• James Farquharson

War of words – Chinese Wolf Warriors Misfire in Taiwan

Cover image: The logo of the “Little Red Book” app, a social media and e-commerce app designed to act as China’s replacement for Instagram.

A foreign ministry spokesperson strides up to the podium and imperiously surveys the gathered journalists. After announcing the theme, he starts to lay out the facts on Russia’s so-called ‘invasion of Ukraine’, as the outside world have so ‘recklessly’ and ‘arbitrarily’ decided to call it. The relationship between Russia and Ukraine is very complex, he states, and anyone wishing to make a subjective judgement on the subject ought to first stay a couple of weeks in war-torn Ukraine.

This is in fact only a parody of China’s foreign ministry press-conferences, a fact easily perceived from the presence of a Winnie the Pooh cartoon in place of the usual Chinese Communist Party emblem on the podium. Yet the imposter, a Taiwanese Youtuber by the name of Retina, imitates the style and mannerisms of the usual spokespeople with finesse, from their northern accents right down to their habitual correction of journalists’ word choices. During the question-and-answer period, he responds to their questions with both tetchiness and comically far-fetched explanations.

Retina belongs to a category of content creators who have come to prominence in Taiwan during recent years. They label their profession ‘Dishonouring the Chinese’ or ruhua, an ironic nod to the internet users who tirelessly protect China’s honour – by calling out Hollywood producers for not subjecting their movies to the same censorship as their home-grown cinema, or by hounding the wrestler John Cena into floor-tapping submission when he accidentally referred to Taiwan as a country.

The ruhua make amusing content out of these formidable internet warriors (or ‘little pinks’ as they are known in Taiwan) who leap over the ‘Great Firewall’ to do battle on the other side. Aside from his imitations of press conferences, Retina can also do a convincing rendition of a Chinese state TV broadcaster and sometimes interviews other members of the ruhua sphere. These include fellow Youtuber Bajiong, whose says his most popular segment is one in which he reports ‘little pinks’ to their own authorities for using a VPN to escape internet censorship, a crime in the mainland.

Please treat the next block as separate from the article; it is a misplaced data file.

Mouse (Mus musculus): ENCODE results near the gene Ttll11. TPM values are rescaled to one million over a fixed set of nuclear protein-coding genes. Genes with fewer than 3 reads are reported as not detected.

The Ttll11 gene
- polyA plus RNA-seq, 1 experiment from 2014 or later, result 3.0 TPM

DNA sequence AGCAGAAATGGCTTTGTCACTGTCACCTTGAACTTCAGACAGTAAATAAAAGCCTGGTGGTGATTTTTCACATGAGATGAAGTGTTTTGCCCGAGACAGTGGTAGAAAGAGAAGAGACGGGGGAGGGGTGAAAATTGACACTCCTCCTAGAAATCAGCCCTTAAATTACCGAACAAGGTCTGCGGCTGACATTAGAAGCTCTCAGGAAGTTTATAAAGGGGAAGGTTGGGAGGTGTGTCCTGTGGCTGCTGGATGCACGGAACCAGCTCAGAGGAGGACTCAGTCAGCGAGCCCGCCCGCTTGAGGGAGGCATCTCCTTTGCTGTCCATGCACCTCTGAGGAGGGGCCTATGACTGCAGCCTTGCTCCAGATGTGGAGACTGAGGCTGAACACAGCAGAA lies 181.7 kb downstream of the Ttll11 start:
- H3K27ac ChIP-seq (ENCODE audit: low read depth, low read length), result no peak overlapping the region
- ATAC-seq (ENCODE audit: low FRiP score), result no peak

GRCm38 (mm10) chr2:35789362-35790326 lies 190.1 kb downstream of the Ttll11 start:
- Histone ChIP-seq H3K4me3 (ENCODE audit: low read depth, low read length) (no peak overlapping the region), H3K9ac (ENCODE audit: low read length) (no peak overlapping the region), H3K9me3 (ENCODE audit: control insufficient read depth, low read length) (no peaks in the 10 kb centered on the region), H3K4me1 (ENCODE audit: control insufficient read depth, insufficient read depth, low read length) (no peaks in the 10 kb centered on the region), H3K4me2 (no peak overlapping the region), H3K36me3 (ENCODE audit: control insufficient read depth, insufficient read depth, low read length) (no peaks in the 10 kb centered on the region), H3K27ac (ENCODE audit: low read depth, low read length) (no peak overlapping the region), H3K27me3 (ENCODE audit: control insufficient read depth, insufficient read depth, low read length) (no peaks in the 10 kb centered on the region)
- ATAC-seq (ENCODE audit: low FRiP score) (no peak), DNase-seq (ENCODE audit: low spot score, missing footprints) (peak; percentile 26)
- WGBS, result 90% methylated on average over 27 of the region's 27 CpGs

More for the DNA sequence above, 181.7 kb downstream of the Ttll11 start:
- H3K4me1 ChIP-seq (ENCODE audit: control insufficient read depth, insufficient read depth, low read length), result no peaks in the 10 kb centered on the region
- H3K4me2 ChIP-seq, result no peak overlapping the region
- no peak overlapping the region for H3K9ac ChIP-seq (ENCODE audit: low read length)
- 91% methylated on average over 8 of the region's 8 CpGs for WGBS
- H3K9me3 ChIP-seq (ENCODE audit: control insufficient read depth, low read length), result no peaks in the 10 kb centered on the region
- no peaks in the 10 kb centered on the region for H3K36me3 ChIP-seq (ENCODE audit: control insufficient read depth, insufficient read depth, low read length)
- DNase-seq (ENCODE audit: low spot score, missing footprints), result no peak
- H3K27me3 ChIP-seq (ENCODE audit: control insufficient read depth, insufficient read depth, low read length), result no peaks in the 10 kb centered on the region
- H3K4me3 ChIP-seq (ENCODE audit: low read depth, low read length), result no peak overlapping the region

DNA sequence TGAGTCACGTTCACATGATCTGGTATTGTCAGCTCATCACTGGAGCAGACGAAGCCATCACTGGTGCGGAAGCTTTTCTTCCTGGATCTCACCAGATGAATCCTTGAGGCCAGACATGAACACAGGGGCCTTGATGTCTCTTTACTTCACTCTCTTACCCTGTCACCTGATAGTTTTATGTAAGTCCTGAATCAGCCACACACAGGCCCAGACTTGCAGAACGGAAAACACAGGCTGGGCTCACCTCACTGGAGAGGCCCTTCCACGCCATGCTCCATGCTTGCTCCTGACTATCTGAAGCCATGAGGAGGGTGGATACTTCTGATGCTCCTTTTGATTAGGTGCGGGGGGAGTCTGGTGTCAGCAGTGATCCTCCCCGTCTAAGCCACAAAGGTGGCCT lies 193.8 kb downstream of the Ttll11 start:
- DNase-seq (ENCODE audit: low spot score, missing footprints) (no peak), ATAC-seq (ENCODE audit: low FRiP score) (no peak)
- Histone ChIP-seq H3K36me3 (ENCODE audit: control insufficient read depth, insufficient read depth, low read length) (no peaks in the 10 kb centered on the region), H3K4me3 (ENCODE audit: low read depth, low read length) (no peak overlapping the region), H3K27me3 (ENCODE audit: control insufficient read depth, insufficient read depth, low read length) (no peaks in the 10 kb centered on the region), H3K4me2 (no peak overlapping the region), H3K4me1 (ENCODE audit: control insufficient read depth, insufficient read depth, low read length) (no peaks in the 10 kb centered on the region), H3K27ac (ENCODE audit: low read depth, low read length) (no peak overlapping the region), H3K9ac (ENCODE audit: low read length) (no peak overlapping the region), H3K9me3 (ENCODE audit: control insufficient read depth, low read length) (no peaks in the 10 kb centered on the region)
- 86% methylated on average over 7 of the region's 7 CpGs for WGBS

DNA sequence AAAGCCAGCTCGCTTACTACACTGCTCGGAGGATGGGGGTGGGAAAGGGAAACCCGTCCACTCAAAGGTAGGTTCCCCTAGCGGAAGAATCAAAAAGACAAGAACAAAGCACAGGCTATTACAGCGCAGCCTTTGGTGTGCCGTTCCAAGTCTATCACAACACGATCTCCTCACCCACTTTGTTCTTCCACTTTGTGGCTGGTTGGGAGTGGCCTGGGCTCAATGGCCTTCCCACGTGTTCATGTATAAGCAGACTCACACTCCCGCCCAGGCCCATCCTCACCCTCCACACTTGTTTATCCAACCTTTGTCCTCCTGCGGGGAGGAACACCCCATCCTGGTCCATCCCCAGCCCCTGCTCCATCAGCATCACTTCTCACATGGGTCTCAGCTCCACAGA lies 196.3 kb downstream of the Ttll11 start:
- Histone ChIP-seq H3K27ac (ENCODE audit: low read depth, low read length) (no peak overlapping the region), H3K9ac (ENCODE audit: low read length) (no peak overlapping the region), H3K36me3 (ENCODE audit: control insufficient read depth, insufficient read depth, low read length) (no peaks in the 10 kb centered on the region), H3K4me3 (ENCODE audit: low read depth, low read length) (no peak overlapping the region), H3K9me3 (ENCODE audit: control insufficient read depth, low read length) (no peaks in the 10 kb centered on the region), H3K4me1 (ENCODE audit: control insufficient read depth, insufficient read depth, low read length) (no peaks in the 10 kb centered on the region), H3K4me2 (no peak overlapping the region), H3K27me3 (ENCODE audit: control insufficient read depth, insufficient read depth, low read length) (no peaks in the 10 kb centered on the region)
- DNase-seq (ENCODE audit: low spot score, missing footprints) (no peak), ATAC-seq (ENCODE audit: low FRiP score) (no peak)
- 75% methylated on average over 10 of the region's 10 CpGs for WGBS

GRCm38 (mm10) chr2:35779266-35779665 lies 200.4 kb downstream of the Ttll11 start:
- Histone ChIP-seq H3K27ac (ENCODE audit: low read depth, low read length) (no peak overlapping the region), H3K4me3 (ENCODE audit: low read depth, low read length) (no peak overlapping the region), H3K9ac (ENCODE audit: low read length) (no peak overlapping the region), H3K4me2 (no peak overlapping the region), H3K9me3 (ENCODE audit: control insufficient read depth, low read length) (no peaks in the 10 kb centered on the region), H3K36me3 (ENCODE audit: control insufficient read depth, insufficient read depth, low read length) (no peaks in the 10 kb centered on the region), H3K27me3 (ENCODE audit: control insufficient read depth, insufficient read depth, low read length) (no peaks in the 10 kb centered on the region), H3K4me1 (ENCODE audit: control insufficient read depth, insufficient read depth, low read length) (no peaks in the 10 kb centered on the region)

Satire is an apt response to the humourless language of ‘little pinks’ and foreign ministry ‘wolf warriors’. Even Taiwan’s own foreign minister Joseph Wu once tweeted to thank the mainland foreign ministry for the honour of including him on their November 2021 sanctions list. A recently trending pop song called ‘Fragile Heart’ had Taiwanese humming along to none too subtly coded references to sensitive mainland subjects.

The popularity of this content reflects the strong sense of Taiwanese identity under Tsai Ying-wen’s left-leaning DPP government, which according to a poll reached a historic high of 83.2% in 2020, the year of her re-election. Yet prospects aren’t as rosy as the picture of ‘fragile pinks’ suggests.

While Taiwanese identity is stronger than ever, particularly among the youth, there are increasing concerns about their exposure to mainland influence through Chinese-run social media platforms like Tiktok and Little Red Book. Taiwanese users are normally focused on following mainland fashion trends and internet slang. However, according to academics this could increase cultural identification with China, a far more effective reunification strategy than trolling by ‘little pinks.’

Even more worrying than this is the potential for these social media bridges to serve as conduits for misinformation attacks by China, as Chen Ming-tong, the Director-General of the National Security Bureau, told Deutsche Welle. For the last nine years, Taiwan has topped global lists for instances of misinformation attacks by foreign powers. As temperatures rise across the straits, this could well worsen.



( “文化交流或滲透?小紅書如何擄獲台灣年輕世代: DW: 15.04.2022.” DW.COM. Deutsche Welle (, April 15, 2022.

Fragile 玻璃心. YouTube. YouTube, 2021.

Yang, Ming-chieh, and Jonathan Chin. “Taiwan Most Targeted for False Information: Study.” Taipei Times, March 19, 2022.

【膜飯食刻】小粉紅舉報攝徒日記 卻因翻牆被消失?!|眼球中央電視台 Feat. @攝徒日記Fun TV. YouTube. YouTube, 2022.

【辱華記者會】俄烏戰爭掀排華浪潮 匪發言人出面迎戰|眼球中央電視台 Feat. @百靈果News. YouTube. YouTube, 2022.

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